A convicted killer already serving time in prison for a 1981 murder was found guilty Tuesday of first-degree murder in the slaying of former Newhall resident Stephanie Sommers four decades ago.
After four hours of deliberation, jurors found 60-year-old Harold Anthony Parkinson guilty of murdering Sommers in 1980.
“He was convicted of first-degree murder,” Greg Risling, spokesman for the Los Angeles County District Attorney’s Office, said Tuesday afternoon. “The jury announced their verdict this afternoon.”
The news was welcomed by Sommers’ family, who lives in Newhall.
“Next to getting married and having children, this is probably the happiest day of my life,” said Kelly Roberts of Newhall, Sommers’ nephew.
“My aunt finally got justice,” he said. “When the verdict was read, my wife and I started tearing up.”
Close family friend, Shannon Tulloss, who has been investigating the Sommers murder for years, attended each day of the Parkinson trial, she said Tuesday.
“What made this case ironclad was the DNA evidence,” she said, noting family and friends were ecstatic to hear the verdict.
“You never get closure, but whatever that means, they (family) got somewhere near it,” she said.
In delivering their verdict, jurors also found true a special circumstance allegation of murder during the commission of a rape.
Parkinson faces life in state prison without the possibility of parole when he is scheduled to be sentenced on Dec. 2.
Deputy District Attorney Lowrie Mendoza of the Sex Crimes Division prosecuted the case.
The weeklong trial began with opening statements delivered on Oct. 28.
Forensic evidence from the crime scene was linked to Parkinson, who is currently serving a 15-years-to-life sentence in Chuckawalla Valley State Prison, Risling said.
Parkinson began serving his current sentence on March 5, 1982, for the 1981 murder of Derek Eugene Perry.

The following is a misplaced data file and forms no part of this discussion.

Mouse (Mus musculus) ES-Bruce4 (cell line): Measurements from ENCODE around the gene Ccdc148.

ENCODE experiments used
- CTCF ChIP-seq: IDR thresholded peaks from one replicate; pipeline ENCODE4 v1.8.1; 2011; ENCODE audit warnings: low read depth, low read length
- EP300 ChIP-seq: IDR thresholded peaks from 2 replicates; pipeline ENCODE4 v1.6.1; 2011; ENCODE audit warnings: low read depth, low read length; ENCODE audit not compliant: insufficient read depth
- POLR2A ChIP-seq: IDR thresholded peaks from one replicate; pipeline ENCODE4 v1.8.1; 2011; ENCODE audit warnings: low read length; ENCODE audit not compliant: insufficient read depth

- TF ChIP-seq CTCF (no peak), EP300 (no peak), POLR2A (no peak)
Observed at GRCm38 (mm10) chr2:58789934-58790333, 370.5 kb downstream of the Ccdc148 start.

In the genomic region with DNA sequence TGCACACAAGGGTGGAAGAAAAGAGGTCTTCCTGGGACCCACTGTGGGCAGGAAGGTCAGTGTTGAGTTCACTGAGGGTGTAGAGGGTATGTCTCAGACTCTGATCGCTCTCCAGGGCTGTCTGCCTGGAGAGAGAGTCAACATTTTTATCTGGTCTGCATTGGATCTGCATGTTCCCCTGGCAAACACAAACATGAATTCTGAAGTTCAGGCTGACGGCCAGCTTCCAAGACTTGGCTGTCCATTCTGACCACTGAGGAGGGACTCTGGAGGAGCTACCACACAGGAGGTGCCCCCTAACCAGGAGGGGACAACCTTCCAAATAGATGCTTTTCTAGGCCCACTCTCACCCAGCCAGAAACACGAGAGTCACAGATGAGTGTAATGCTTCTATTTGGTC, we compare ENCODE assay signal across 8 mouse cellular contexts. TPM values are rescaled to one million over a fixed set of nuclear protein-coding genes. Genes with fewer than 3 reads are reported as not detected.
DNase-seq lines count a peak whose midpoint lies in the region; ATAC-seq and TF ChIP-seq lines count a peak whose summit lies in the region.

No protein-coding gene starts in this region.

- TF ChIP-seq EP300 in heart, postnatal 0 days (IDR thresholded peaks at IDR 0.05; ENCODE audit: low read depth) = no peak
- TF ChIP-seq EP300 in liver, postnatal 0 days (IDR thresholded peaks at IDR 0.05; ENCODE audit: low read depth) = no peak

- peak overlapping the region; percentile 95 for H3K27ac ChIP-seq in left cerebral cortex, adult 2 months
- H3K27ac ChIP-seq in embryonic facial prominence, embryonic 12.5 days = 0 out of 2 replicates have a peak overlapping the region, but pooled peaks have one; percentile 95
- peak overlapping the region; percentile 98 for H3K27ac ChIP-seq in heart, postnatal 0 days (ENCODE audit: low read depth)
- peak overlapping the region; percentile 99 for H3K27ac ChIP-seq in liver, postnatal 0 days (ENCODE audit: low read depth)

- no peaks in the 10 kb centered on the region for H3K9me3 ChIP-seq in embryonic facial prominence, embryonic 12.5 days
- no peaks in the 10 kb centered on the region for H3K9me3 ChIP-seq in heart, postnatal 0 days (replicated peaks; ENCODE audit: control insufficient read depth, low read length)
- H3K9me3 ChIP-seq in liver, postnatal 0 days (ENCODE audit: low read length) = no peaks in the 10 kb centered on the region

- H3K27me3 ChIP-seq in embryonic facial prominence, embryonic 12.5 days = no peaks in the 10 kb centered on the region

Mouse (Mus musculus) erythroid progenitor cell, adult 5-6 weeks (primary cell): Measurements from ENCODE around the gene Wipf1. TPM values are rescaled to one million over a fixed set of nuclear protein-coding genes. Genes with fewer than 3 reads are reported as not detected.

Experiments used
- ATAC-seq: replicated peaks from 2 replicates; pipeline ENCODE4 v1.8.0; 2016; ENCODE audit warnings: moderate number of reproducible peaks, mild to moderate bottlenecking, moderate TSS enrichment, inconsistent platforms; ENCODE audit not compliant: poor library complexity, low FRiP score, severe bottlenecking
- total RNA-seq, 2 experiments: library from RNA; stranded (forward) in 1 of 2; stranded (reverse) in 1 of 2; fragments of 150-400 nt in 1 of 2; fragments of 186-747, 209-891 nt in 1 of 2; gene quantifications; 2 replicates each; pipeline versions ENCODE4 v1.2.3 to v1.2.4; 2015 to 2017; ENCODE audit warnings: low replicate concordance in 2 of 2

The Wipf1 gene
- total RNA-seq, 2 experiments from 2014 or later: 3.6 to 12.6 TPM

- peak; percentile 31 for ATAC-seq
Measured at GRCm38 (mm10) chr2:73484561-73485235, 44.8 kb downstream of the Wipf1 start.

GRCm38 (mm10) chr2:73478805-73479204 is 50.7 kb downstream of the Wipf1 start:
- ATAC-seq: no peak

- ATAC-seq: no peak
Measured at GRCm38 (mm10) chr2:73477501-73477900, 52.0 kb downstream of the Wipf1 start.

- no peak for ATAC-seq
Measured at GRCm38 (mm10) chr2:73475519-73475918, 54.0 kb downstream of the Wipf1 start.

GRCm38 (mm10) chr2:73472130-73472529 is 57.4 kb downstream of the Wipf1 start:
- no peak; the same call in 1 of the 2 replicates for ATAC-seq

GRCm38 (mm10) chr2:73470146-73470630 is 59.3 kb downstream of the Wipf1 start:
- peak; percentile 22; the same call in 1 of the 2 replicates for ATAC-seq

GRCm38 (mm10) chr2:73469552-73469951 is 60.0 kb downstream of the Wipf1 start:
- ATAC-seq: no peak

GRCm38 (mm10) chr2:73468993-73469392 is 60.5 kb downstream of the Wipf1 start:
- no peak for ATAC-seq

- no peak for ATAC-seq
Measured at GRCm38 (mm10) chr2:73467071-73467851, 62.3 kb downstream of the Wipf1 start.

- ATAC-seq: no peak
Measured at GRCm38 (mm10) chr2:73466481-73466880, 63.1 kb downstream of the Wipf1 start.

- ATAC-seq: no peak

Perry was shot and killed by Parkinson on April 8, 1981, in Los Angeles, about eight months after Sommers was killed.
The Sommers case was investigated by detectives with the Los Angeles Police Department, Robbery-Homicide Division.
On Aug. 30, 1980, shortly after she moved to the Silver Lake district of Los Angeles from Newhall, Sommers was murdered in her apartment on the 3500 block of Marathon Street.
Sommers had been beaten and stabbed, prosecutors for the Los Angeles County District Attorney’s Office said in a news release issued at the time of Parkinson’s arrest.
She was 36 years old.
Kelly Roberts was 11 years old when his Aunt Stephanie was killed.
On the day she was killed, she had planned to come to the Santa Clarita Valley and take Roberts to Six Flags Magic Mountain.
“It was a belated birthday gift,” Roberts said Tuesday, reflecting on that day nearly 40 years ago.
“I was outfitted with some new clothes and I waited that day,” he said, noting a second day went by before he learned what had happened.
On the third day, Roberts said his mother received a phone call. “My mother on the phone sends me out of the house. I was crying but I didn’t know why.”
Then he was told that his aunt had been murdered.
News of Tuesday’s conviction resonated deeply for those who remember Sommers.
Last year, family and friends of the murdered woman were eagerly looking forward to the trial and were told it would begin in August 2018.
Family members of the murdered woman said early last year that they planned on attending every day of the trial once it started.
“I think it’s miraculous he was arrested. If he is found guilty, then we would be elated,” Jerry Roberts, who is married to the murdered woman’s sister Sherry, said at that time.
The Sommers case remained unsolved for more than three decades. Detectives arrested Parkinson on June 19, 2014.
Law enforcement officials said at the time of arrest that forensic evidence taken from the crime scene 34 years ago and processed just four years ago was linked to Parkinson.
On Twitter: @jamesarthurholt